On Friday, July 29, 2011 leaders from JCUA joined some 160 other representatives of organizations that are part of the Jewish Social Justice Roundtable at the White House for a policy briefing to exchange ideas on housing, healthcare, food justice and education. Below are two stories Rabbi Bruce Elder, JCUA’s new board president, shared on the importance of affordable housing.
Chicago, like most cities across the country, is in the midst of a housing crisis. In 2011, a minimum-wage earner has to work 95 hours a week, 52 weeks a year, to afford a modest two-bedroom apartment in the Chicago metropolitan area, or more than two full-time jobs.
With this in mind, I want to share two stories: One exemplifies the problem low-income people and communities are currently facing, and the second demonstrates an effective strategy to solve the dire need for affordable housing.
Lathrop Homes on Chicago’s northwest side is a 900-unit development with 730 current vacancies — a shocking fact considering that over 200,000 families applied for affordable housing when the Chicago Housing Authority opened up the waiting list last year. Why all these vacancies? Many former residents wanted to stay in their homes, but have been displaced either as a result of the Chicago Housing Authority’s current policies or other market forces beyond their control.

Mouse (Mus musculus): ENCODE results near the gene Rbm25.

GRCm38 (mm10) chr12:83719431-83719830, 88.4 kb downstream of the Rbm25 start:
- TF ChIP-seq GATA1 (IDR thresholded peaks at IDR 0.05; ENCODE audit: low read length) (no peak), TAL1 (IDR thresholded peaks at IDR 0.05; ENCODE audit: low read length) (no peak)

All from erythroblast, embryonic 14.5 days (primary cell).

Too many Chicagoans are being uprooted from their homes in public housing without adequate consideration for where they will go. Families have been forced to leave their homes, yet new homes were not and still are not available for them. In fact, more than halfway into Chicago’s “Plan for Transformation,” multiple public housing facilities have been demolished but only 1,200 mixed-income homes have been built — a net loss of nearly 14,000 units for people who are poor. There are no firm plans for how to address the resulting shortage, and data show that a tiny percentage of the people formerly living in public housing have been able to move into new, subsidized units.
In stark contrast to this example, the redevelopment of Grove Parc on Chicago’s Southside proves that it is possible to successfully address housing needs in our communities – through firm public commitment, non-profit development expertise, and community involvement.
In 2008, HUD granted ownership of Grove Parc Plaza to an organization known as the Preservation of Affordable Housing (POAH). The building had been previously uninhabitable, plagued by years of mismanagement and disrepair. This development represented over 500 units of affordable rental housing, most of them Section 8. The Grove Parc Tenants Association, POAH, and community partners joined forces to launch an enormous multi-year redevelopment project to preserve and renovate this housing. The transformation of the area is now well underway, and a zero-interest loan from the Jewish Council on Urban Affairs’ Community Ventures Program helped to get the ball rolling.
Jewish tradition teaches, “It’s a joy to live in one’s own home” (Talmud Yerushalmi, Moed Katan 2:4). As Jews, we inherit a collective memory of wandering the desert in search of a home that will provide safety, stability, and community. Public and affordable housing are key components to ensuring the same for all.